Baby, they’re fine

Three baby seals have entered the world on Kauai’s shores this year, and Jamie Thomton, Kauai’s marine mammal response coordinator, said there shouldn’t be any more this season.

“The rest of the mothers we are monitoring don’t appear to be pregnant this year,” Thomton said. “Seals do take a year off every so often, because it’s challenging for them to pup year after year.”

The oldest pup, which is 49 days old today, is healthy and is expected to be weaned soon. Its mother, RK30, was attacked by an Eleele man in late April and gave birth in early May on the Napali Coast, kick-starting the pupping season.

“The pup’s girth is bigger than the mother’s at this point and it’s in a great spot for being on its own,” Thomton said. “It’s enormous and looks super healthy.”

Though PK1 is Kauai’s oldest pup, its sex is still a mystery because it’s located in a more remote area.

PK2, however, born on May 23, is a female seal. She was born to RK22 on Kauai’s North Shore, where the mother seal has had her last several pups.

“She’s almost a month old and looking super healthy,” Thomton said. “She’s quite large and a very strong, active swimmer.”

PK3 is the newest addition to Kauai’s endangered Hawaiian monk seal population. Mother seal RO28 welcomed it on June 15 and, with only five days under its belt, it’s still figuring out the basics.

“It’s gaining weight and going for short swims, but not moving too far away,” Thomton said. “On the first day, the seal was rolling down the sand like a log into the surf until it got wet and then inch-worming its way back up to mom.”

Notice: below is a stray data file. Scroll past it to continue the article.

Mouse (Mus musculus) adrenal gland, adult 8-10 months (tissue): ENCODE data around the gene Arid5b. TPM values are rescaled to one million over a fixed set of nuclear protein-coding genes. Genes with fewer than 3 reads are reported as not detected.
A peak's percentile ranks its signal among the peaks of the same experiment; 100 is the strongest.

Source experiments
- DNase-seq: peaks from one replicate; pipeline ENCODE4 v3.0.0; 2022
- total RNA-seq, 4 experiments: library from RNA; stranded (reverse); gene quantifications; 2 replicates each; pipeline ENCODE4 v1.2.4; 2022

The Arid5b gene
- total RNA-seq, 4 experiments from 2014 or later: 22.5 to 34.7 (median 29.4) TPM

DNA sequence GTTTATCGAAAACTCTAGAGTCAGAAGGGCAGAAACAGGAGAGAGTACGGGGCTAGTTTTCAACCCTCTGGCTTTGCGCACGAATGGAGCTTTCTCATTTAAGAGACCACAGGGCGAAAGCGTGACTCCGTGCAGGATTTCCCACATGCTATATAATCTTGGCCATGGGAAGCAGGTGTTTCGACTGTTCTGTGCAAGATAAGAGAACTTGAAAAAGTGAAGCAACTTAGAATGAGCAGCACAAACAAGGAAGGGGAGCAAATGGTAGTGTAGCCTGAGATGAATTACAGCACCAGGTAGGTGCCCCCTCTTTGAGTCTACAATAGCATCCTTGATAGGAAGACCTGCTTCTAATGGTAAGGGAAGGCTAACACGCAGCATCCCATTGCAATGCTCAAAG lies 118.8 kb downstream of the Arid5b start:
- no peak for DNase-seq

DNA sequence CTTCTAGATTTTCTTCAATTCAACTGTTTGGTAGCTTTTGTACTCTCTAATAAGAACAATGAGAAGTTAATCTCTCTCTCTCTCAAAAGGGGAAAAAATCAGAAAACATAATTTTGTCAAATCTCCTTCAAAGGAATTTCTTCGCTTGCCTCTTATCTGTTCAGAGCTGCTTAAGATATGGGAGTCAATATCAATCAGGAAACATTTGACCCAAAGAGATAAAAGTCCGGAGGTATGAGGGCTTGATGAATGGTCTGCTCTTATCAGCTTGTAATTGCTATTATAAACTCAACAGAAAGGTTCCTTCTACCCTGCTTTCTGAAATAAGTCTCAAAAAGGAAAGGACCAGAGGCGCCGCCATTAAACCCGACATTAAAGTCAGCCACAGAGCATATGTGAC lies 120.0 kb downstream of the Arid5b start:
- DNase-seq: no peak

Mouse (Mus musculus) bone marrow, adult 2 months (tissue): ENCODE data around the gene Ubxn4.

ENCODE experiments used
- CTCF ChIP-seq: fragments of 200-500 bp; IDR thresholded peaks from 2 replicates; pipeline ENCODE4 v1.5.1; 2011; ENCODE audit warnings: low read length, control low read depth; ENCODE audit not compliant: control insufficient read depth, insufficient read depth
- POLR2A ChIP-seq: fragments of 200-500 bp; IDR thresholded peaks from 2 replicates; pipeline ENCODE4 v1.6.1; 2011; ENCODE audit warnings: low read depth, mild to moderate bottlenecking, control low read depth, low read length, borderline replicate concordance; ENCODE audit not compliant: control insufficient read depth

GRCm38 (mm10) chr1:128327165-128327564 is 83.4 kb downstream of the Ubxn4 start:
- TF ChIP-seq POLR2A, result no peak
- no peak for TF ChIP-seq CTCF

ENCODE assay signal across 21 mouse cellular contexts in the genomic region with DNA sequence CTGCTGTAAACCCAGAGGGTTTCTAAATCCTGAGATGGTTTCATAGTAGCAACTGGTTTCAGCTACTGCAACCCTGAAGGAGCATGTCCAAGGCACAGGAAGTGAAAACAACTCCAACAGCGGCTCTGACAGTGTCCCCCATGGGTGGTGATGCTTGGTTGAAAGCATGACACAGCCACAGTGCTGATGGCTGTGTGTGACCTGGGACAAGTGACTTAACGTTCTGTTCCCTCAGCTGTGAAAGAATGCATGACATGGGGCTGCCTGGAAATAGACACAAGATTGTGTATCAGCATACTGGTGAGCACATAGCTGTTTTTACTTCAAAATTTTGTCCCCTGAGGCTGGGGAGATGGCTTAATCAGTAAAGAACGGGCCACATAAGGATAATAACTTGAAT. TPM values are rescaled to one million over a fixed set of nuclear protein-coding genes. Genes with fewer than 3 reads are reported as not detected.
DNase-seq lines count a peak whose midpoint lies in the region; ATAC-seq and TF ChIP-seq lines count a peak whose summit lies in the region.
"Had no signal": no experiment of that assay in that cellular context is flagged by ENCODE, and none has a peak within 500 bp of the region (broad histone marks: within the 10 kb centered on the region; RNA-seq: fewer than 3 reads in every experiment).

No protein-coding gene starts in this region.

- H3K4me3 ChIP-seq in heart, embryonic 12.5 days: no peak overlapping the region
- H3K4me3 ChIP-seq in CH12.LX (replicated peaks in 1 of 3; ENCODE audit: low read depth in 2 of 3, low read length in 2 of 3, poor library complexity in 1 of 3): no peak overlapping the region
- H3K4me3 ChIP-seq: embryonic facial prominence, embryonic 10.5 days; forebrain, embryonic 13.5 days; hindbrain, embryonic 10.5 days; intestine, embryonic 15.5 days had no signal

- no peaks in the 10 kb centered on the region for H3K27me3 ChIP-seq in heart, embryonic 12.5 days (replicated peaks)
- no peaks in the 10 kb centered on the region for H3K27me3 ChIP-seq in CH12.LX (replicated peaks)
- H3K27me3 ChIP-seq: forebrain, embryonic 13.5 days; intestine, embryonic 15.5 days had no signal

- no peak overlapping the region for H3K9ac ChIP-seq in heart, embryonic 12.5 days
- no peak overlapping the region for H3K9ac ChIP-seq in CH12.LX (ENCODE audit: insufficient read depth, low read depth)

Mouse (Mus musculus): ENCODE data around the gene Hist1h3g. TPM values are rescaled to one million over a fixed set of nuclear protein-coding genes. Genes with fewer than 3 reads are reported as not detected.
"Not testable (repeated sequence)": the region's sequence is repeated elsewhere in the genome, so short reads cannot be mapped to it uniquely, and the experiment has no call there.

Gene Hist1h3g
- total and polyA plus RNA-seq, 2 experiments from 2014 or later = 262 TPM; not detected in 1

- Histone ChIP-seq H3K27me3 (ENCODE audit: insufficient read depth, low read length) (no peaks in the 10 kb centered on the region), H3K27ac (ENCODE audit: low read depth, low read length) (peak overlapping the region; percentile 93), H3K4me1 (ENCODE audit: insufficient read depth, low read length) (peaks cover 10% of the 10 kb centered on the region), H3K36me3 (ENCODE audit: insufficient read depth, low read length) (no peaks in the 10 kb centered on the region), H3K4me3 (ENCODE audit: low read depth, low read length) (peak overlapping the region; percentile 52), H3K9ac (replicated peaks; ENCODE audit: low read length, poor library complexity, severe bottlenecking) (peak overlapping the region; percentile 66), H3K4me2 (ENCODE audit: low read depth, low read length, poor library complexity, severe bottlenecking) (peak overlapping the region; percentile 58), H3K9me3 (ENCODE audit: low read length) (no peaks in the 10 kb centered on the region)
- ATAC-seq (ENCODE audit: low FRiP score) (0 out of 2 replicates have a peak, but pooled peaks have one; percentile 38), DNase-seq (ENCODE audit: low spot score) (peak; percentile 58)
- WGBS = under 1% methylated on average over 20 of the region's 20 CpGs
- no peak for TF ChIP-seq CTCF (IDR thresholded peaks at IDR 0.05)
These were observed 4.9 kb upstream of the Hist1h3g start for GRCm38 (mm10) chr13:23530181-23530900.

Volunteers are still trying to determine the sex of PK3 as well.

Thomton said pups usually nurse for about 45 days and the mothers fast the entire length of time.

Once they leave their pups to go get their own food, however, they don’t come back.

The pups have to fend for themselves as they learn to hunt on their own — which is when the thick layer of blubber they accumulate during nursing comes in handy.

In fact, once they’re left to fend for themselves, the babies tend to experiment with their surroundings until they figure out what’s food and what isn’t. Thomton said he’s seen them playing with sea cucumbers — not usually on the Hawaiian monk seal diet — and with sticks in the shallows.

He also said pups will try to approach people, which can become a problem if it isn’t handled properly.

“Don’t feed or interact with the seal if it approaches,” Thomton said. “It’ll keep coming back and turn into a problem seal — for instance it can become a problem for spear fishermen.”

Baby seals need to learn how to fish on their own, he explained.

“They’ve got gnarly teeth at this point, too,” he added. “They’ll bite you.”

As soon as the pups are weaned, the next step is to flip their tags and try to get a bleach mark on their back for easier identification should one of those little seals become too friendly around people.

“It’s so people can identify it when they’re reporting it, if they need to,” Thomton said.


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